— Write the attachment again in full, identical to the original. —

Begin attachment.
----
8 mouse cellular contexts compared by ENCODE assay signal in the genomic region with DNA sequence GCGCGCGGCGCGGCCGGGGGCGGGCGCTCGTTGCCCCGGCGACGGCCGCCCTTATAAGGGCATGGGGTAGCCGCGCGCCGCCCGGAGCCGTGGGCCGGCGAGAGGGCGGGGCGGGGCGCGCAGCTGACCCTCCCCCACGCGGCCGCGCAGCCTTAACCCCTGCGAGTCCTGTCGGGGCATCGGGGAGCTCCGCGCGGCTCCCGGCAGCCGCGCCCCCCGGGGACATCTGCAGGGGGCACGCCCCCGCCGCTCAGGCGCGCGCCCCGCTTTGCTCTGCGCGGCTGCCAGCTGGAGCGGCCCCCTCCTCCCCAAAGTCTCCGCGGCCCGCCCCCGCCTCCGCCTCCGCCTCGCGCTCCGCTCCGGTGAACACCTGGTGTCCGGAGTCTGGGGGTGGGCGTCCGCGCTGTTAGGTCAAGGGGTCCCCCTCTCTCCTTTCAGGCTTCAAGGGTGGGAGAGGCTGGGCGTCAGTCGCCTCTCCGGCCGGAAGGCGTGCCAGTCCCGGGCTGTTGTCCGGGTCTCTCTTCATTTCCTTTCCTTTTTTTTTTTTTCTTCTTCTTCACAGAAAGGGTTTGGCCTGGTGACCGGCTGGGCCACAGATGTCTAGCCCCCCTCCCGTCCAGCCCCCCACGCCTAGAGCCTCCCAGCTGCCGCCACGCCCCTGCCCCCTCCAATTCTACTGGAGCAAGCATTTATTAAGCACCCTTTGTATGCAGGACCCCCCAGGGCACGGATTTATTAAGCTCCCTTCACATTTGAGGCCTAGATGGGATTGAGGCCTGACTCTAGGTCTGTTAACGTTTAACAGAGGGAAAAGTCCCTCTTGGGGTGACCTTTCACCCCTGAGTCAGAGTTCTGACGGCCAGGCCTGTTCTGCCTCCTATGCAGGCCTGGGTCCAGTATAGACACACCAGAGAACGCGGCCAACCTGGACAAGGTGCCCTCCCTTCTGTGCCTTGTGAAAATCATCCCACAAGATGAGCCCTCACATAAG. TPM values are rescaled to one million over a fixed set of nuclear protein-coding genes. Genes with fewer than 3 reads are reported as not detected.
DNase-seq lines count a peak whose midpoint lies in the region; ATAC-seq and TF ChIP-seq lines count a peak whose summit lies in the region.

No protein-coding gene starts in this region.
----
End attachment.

8 mouse cellular contexts compared by ENCODE assay signal in the genomic region with DNA sequence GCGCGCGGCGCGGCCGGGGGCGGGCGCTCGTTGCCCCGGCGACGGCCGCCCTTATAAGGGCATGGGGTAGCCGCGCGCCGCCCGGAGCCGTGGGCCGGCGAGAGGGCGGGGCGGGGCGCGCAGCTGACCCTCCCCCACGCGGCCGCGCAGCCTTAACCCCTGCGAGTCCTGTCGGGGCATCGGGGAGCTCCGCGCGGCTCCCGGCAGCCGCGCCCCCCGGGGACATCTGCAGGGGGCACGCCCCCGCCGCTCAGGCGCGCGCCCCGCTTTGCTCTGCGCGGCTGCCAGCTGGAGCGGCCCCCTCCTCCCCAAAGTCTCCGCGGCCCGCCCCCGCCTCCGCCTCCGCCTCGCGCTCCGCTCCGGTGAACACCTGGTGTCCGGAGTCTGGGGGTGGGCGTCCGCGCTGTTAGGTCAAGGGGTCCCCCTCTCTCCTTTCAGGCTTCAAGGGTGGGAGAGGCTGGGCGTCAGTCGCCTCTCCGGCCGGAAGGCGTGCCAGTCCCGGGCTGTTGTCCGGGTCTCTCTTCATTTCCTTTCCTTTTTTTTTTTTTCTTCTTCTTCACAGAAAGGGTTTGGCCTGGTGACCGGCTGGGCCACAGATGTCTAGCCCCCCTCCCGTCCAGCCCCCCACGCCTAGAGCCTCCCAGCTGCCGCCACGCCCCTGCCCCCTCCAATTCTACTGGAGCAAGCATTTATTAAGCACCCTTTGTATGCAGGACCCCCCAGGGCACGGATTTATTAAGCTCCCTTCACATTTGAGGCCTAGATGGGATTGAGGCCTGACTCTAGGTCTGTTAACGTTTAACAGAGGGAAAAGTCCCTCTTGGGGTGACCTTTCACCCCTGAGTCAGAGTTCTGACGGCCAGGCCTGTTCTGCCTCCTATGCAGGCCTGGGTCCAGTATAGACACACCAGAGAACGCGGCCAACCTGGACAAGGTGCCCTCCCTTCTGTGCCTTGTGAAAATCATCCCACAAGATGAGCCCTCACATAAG. TPM values are rescaled to one million over a fixed set of nuclear protein-coding genes. Genes with fewer than 3 reads are reported as not detected.
DNase-seq lines count a peak whose midpoint lies in the region; ATAC-seq and TF ChIP-seq lines count a peak whose summit lies in the region.

No protein-coding gene starts in this region.